Sunday, December 30, 2012

Migrating from Alchemy to FlasCC - Compiling C/C++ to SWC

New year, new tools! The updated new version of Alchemy, the C/C++ to AS3 compiler - FlasCC was released some time ago. Many things have been changed. These two tools - Alchemy and FlasCC have very different APIs. However, if you have some experience with the old Alchemy, migrating from it to FlasCC is not hard.

In this post I will share my experience of migrating from Alchemy to FlasCC. I ported the very classic Alchemy example to FlasCC - Ralph Hauwert's Alchemy lookup-table effects. I will use that example to show you how to compile C/C++ code to SWC, how to use FlasCC to manipulate screen buffers, as well as the changes of the APIs.

The installation of FlasCC has been greatly simplified. You don't need to install Cygwin separately like Alchemy because the new FlasCC tool is already integrated with Cygwin. First, you have to get the FlasCC tools at
Unzip the package to somewhere (mine is "D:\FlasCC_1.0.0"), click "run.bat", then you will open the Cygwin window.

Let compile the sample first:

cd 05_SWC
make FLASCC=/cygdrive/d/FlasCC_1.0.0/sdk FLEX=/cygdrive/d/Program\ Files/FlashDevelop/Tools/flexsdk
This sample is a very simple and good start. You should try to read the source code and the official notes:

To create a SWC from some C/C++ functions, we need to write some wrapper code (as3api.cpp) to expose the functions to AS3.
In Alchemy, it will be something in the C/C++'s main() function like this:
int main()
AS3_Val initializeScreenDiffuseBufferMethod = AS3_Function(NULL, initializeScreenDiffuseBuffer);
AS3_Val rasterizeMethod = AS3_Function(NULL, rasterize);
AS3_Val setupLookupTablesMethod = AS3_Function(NULL, setupLookupTables);
AS3_Val initializeDiffuseBufferMethod = AS3_Function(NULL, initializeDiffuseBuffer);
AS3_Val result = AS3_Object("initializeScreenDiffuseBuffer: AS3ValType, rasterize:AS3ValType,setupLookupTables:AS3ValType,initializeDiffuseBuffer:AS3ValType"
,initializeScreenDiffuseBufferMethod, rasterizeMethod,setupLookupTablesMethod,initializeDiffuseBufferMethod);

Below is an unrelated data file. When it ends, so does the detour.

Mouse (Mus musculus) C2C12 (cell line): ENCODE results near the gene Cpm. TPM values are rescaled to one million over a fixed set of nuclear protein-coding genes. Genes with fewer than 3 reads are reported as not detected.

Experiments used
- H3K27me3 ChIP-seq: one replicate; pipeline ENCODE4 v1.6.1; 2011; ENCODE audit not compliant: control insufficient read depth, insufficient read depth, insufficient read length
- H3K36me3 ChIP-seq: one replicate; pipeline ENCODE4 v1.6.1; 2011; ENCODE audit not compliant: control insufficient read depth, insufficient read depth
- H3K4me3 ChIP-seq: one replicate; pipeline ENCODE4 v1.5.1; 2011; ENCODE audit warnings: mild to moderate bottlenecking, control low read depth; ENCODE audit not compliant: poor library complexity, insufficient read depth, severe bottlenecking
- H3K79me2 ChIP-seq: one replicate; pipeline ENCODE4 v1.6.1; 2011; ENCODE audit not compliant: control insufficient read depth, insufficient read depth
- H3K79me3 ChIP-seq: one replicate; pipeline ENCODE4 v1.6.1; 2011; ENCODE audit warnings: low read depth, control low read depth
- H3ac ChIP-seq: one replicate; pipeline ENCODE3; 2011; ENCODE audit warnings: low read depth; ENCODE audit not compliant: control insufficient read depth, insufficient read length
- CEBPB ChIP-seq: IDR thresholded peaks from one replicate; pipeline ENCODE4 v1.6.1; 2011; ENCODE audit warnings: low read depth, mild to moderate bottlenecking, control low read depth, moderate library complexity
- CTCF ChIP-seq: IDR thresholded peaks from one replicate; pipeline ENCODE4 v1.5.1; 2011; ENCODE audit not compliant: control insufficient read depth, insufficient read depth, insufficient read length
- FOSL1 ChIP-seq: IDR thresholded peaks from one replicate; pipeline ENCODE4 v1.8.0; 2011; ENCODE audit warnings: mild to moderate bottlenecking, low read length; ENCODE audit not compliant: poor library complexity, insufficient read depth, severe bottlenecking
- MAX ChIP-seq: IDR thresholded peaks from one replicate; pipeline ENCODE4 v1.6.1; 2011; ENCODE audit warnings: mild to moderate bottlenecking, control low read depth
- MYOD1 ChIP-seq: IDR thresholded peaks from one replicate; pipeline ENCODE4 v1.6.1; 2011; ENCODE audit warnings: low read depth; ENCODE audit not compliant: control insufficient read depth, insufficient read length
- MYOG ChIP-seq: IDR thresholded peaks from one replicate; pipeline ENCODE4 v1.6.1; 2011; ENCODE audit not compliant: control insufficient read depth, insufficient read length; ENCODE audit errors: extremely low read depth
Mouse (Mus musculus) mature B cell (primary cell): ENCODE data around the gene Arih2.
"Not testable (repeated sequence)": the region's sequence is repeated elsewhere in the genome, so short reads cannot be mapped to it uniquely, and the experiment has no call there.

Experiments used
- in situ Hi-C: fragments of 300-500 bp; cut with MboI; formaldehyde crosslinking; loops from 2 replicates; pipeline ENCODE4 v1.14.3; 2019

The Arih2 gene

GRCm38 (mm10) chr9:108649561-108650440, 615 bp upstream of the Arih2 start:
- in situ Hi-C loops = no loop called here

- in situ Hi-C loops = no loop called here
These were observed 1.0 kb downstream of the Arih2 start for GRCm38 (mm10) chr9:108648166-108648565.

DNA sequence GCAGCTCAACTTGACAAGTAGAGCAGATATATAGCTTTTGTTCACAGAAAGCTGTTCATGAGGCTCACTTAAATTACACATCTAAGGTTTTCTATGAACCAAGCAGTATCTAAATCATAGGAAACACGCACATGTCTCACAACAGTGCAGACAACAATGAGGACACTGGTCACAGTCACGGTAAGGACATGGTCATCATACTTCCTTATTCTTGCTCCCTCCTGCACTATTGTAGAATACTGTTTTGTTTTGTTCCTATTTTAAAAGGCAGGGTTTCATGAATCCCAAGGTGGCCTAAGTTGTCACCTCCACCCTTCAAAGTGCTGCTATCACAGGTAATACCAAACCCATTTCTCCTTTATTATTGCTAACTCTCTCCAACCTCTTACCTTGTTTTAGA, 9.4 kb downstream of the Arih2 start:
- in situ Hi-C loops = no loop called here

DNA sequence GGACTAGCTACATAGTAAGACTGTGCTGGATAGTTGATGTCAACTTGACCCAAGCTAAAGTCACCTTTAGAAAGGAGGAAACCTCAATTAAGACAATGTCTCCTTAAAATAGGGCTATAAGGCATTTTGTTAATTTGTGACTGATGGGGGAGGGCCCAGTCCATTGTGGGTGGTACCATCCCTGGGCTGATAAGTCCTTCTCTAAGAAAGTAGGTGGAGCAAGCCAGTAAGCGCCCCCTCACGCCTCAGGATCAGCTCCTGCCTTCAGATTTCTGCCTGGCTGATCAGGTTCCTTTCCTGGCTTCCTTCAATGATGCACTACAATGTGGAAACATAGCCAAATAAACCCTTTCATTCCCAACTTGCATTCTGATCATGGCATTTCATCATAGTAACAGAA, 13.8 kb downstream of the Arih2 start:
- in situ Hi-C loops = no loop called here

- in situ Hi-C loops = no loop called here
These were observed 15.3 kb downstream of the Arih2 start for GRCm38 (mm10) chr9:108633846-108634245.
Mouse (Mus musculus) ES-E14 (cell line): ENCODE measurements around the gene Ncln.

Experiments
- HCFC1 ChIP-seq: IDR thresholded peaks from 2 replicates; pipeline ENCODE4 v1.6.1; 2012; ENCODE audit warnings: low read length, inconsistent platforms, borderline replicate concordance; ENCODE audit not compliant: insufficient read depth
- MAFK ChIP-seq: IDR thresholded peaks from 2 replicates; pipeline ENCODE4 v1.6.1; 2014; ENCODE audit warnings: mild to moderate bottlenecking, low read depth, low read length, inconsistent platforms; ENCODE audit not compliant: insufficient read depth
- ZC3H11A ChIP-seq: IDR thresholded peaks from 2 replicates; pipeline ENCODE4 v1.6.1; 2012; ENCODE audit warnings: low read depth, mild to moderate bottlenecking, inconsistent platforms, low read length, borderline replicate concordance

AS3_Release( initializeScreenDiffuseBufferMethod );
AS3_Release( rasterizeMethod );
AS3_Release( setupLookupTablesMethod );
AS3_Release( initializeDiffuseBufferMethod );
AS3_LibInit( result );
return 0;
While in FlasCC, it will be some declarations and wrapper functions outside the main function like this:
void rasterize_AS3() __attribute__((used,
annotate("as3sig:public function rasterize_AS3():void"),

void rasterize_AS3()

void setupLookupTables_AS3() __attribute__((used,
annotate("as3sig:public function setupLookupTables_AS3():void"),

void setupLookupTables_AS3()
And the main function in FlasCC:
int main()

The basic framework for using C/C++ to manipulate screen buffers:
1. Pass the texture's pixel data as ByteArray to C/C++ array.
2. Process the textures in C/C++.
3. Retrieve the screen buffer array (as bytearray) to flash and use a bitmap to render it.
The best way to pass bytearray between C/C++ and AS3 is to use pointers and C machine's RAM.

Please read the full source code of my example for details.

To pass parameters from AS3 to C/C++, and return the pointer of the array tBuffer (the screen buffer) in Alchemy:
AS3_Val initializeScreenDiffuseBuffer(void* self, AS3_Val args)
AS3_ArrayValue(args, "IntType, IntType", &resX, &resY);
tBuffer = malloc( resX * resY * sizeof(int) );
return AS3_Ptr(tBuffer);
In FlasCC:
int* initializeScreenDiffuseBuffer(int resX, int  resY)
tBuffer = (int*)malloc( resX * resY * sizeof(int) );
return tBuffer;//&(tBuffer[0]);//return the pointer to the screen buffer

void initializeScreenDiffuseBuffer_AS3() __attribute__((used,
annotate("as3sig:public function initializeScreenDiffuseBuffer_AS3(resX0:int,resY0:int):uint"),

void initializeScreenDiffuseBuffer_AS3()
int* result;
//copy the AS3 resolution variables resX0, resY0 (parameters of the swc function initializeScreenDiffuseBuffer_AS3) 
//to C variables resX, resY in lookupeffect.c
//get the pointer of the screen buffer
result = initializeScreenDiffuseBuffer(resX,resY);
// return the result (using an AS3 return rather than a C/C++ return)

Now let's see some differences of the AS3 APIs:
To initialize the C/C++ SWC Lib in Alchemy:
cLibInit = new CLibInit();
alcLookupLib = cLibInit.init();
In FlasCC:
To call the SWC functions:
alcDiffuseBitmapPointer = alcLookupLib.initializeScreenDiffuseBuffer(IMAGE_WIDTH,IMAGE_HEIGHT);